Worldwide ransomware hack hits hospitals, phone companies
A global spate of ransomware cyber attacks hit companies and government organizations in at least seven countries on Friday, May 12 evening.
Britain,Russia, Ukraine, and Taiwan were the worst hit by the attacks by malware called WannaCry or WannaCry 2, Jakub Kroustek, a malware researcher at AVG Avast, said.
The attacks, which see a virus encrypt a computers files and demand payment in bitcoin to de-code them, began with an assault on hospitals across Britain.
By mid afternoon 36,000 attacks had been clocked around the globe. Malware security companies said they had detected attacks in Spain, the Philippines, and Kazakhstan, Turkey, Vietnam, Germany, Indonesia, and Japan.
MalwareTech, another firm that tracks cyber attacks, said its botnet tracking servers had picked up over 38,000 attacks in dozens of countries around the world, with Europe, the United States, and China heavily affected.
Twitter users also reported similar attacks targeting Windows operating systems in Pakistan and Italy.
In Russia, there were unconfirmed reports that the attacks had hit police computers in several regions and two of the country’s biggest mobile phone and electronics retailers.
“This has appeared on the screens of all the computers at Megafon retail,” one Twitter user wrote. Megafon is one of Russia’s big three mobile telecoms providers.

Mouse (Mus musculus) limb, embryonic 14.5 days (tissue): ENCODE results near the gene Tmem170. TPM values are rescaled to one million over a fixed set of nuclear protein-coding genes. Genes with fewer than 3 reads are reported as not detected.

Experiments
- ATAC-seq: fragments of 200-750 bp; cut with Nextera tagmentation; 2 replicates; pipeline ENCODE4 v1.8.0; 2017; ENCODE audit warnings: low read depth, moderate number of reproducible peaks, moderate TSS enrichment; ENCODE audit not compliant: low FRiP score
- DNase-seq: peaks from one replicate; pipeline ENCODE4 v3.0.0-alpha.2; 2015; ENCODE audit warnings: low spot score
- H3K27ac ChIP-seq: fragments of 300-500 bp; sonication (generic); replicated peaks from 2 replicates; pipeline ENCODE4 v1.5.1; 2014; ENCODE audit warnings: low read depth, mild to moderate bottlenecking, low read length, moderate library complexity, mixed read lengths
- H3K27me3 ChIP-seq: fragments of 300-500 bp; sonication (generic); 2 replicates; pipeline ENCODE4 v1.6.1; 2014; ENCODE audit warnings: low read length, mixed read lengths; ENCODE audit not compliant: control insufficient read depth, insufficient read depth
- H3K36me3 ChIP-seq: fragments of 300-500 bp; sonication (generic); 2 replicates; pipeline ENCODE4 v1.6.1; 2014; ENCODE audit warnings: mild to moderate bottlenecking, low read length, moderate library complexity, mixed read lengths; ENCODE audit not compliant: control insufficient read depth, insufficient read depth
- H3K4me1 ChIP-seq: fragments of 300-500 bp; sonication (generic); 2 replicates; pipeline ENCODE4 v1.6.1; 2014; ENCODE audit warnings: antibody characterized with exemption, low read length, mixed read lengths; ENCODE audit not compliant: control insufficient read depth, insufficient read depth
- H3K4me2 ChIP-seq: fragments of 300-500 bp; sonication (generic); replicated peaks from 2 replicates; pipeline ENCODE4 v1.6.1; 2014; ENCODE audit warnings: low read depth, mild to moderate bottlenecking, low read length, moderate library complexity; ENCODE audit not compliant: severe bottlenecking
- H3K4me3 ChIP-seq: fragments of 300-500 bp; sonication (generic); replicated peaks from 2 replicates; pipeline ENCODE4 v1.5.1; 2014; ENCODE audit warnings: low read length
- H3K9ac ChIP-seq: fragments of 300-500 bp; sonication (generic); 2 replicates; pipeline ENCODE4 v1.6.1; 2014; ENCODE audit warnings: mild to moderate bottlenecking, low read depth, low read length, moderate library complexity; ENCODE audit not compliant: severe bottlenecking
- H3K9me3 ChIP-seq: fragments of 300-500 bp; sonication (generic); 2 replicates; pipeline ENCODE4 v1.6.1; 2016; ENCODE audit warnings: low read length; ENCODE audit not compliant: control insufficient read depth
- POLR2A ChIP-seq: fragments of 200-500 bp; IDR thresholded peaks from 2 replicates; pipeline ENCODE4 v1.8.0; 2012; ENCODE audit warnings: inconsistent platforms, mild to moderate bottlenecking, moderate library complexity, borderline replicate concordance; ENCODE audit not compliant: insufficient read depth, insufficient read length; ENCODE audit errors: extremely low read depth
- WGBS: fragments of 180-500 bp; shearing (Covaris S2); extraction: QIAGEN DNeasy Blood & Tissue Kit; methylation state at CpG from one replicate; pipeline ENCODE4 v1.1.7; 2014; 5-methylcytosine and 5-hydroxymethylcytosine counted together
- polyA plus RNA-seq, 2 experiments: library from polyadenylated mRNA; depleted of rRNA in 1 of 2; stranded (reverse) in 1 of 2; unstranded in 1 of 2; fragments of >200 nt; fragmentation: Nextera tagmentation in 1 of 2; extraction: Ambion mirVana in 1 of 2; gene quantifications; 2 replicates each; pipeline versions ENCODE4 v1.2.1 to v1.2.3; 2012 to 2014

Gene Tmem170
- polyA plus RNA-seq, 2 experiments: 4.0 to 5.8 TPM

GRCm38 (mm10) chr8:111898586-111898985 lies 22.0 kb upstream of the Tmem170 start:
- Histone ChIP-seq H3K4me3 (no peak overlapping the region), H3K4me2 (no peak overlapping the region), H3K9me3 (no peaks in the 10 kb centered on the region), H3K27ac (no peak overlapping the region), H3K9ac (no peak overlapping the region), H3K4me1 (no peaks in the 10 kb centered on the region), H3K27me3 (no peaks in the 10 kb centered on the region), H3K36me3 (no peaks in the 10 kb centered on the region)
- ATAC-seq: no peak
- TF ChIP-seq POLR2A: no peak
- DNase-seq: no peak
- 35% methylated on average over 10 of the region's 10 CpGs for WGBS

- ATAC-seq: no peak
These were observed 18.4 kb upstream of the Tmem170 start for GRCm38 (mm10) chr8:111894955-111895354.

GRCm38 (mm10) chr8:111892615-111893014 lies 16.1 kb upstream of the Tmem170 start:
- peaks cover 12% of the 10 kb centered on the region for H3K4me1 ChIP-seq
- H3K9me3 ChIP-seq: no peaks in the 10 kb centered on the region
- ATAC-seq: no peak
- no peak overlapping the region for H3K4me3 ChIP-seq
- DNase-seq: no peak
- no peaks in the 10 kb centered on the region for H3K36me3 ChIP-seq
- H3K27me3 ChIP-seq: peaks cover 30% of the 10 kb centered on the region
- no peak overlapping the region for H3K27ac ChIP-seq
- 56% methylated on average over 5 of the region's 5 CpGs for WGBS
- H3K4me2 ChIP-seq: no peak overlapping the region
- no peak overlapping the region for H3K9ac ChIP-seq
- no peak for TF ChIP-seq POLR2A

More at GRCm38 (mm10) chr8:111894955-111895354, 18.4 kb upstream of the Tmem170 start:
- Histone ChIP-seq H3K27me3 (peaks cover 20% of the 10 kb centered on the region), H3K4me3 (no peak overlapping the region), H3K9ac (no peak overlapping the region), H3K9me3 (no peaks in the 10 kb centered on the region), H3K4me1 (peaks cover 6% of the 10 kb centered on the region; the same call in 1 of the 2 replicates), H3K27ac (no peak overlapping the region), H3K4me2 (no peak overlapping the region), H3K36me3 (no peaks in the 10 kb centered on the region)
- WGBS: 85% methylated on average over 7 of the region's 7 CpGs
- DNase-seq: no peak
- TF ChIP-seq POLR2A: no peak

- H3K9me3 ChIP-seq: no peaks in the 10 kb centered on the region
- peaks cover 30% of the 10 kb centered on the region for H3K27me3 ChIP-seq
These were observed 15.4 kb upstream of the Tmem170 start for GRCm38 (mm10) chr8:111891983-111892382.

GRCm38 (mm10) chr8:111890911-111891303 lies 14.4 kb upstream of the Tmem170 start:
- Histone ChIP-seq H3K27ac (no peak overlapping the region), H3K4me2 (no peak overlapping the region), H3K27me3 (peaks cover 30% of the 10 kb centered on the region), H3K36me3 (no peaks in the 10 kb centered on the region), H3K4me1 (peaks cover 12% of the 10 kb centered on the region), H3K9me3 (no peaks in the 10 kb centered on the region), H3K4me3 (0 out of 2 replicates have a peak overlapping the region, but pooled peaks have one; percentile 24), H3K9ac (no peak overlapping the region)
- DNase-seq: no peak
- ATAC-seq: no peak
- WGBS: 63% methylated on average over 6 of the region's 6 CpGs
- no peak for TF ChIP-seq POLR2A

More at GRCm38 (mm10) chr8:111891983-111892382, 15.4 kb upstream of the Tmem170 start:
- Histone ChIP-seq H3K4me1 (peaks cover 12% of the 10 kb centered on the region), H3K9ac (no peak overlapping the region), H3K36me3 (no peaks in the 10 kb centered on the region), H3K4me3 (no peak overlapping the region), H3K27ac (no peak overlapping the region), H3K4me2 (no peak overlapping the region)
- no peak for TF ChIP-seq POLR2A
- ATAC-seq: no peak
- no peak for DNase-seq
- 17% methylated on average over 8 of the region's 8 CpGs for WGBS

Many of the attacks could not immediately be independently confirmed.
In Spain, major companies were hit by a cyberattack bearing striking similarities with the onslaught against that has crippled the NHS.
Firms such as Telefónica, Spain’s leading telecom company, were targeted by malware around midday on Friday, causing operators’ computer screens to turn blue.
Access to files became impossible and a demand for a ransom to be paid in bitcoins flashed up on screens at Telefónica’s headquarters in northern Madrid.
Telefónica employees said that after the screen turned blue, they read a message asking them to pay a ransom of $300 in bitcoins to free their files. The amount would increase after May 15 and a few days later the files destroyed, the message read.
Spain’s National Cryptology Centre (CCN), part of the country’s secret security services, conformed in a press release that a “massive ransomware attack affecting Windows systems” had affected “a large number of organisations”.
The CNN said the malware was a version of the WannaCry virus, which codified all Windows files on an affected PC and infected all other Windows systems operating in the same network.
Telefónica admitted that it had been the victim of a “cybersecurity incident” but said that the attack had not affected the functioning of its telephone and internet networks across the country.